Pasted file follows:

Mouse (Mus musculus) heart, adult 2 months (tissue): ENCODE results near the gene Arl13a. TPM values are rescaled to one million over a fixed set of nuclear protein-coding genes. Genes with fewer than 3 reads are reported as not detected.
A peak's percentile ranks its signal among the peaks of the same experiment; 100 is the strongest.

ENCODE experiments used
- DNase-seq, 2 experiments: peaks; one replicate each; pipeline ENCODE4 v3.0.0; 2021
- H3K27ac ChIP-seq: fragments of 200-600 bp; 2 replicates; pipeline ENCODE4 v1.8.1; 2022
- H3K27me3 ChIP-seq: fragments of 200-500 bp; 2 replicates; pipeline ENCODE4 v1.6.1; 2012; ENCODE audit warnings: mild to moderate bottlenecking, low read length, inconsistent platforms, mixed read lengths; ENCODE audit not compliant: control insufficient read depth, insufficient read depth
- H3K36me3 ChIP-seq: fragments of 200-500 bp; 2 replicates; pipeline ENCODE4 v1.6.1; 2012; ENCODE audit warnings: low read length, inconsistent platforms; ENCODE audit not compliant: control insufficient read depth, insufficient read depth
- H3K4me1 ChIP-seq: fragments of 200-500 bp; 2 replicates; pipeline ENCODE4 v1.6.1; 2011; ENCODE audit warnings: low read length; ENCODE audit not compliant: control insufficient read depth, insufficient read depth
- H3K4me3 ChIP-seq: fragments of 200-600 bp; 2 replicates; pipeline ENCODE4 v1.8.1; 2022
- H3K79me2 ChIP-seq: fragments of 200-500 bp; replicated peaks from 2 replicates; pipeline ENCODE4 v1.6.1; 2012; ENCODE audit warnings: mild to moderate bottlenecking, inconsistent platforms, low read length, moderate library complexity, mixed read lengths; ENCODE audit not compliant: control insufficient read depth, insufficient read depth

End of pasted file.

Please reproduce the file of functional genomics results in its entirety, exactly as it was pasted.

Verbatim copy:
Mouse (Mus musculus) heart, adult 2 months (tissue): ENCODE results near the gene Arl13a. TPM values are rescaled to one million over a fixed set of nuclear protein-coding genes. Genes with fewer than 3 reads are reported as not detected.
A peak's percentile ranks its signal among the peaks of the same experiment; 100 is the strongest.

ENCODE experiments used
- DNase-seq, 2 experiments: peaks; one replicate each; pipeline ENCODE4 v3.0.0; 2021
- H3K27ac ChIP-seq: fragments of 200-600 bp; 2 replicates; pipeline ENCODE4 v1.8.1; 2022
- H3K27me3 ChIP-seq: fragments of 200-500 bp; 2 replicates; pipeline ENCODE4 v1.6.1; 2012; ENCODE audit warnings: mild to moderate bottlenecking, low read length, inconsistent platforms, mixed read lengths; ENCODE audit not compliant: control insufficient read depth, insufficient read depth
- H3K36me3 ChIP-seq: fragments of 200-500 bp; 2 replicates; pipeline ENCODE4 v1.6.1; 2012; ENCODE audit warnings: low read length, inconsistent platforms; ENCODE audit not compliant: control insufficient read depth, insufficient read depth
- H3K4me1 ChIP-seq: fragments of 200-500 bp; 2 replicates; pipeline ENCODE4 v1.6.1; 2011; ENCODE audit warnings: low read length; ENCODE audit not compliant: control insufficient read depth, insufficient read depth
- H3K4me3 ChIP-seq: fragments of 200-600 bp; 2 replicates; pipeline ENCODE4 v1.8.1; 2022
- H3K79me2 ChIP-seq: fragments of 200-500 bp; replicated peaks from 2 replicates; pipeline ENCODE4 v1.6.1; 2012; ENCODE audit warnings: mild to moderate bottlenecking, inconsistent platforms, low read length, moderate library complexity, mixed read lengths; ENCODE audit not compliant: control insufficient read depth, insufficient read depth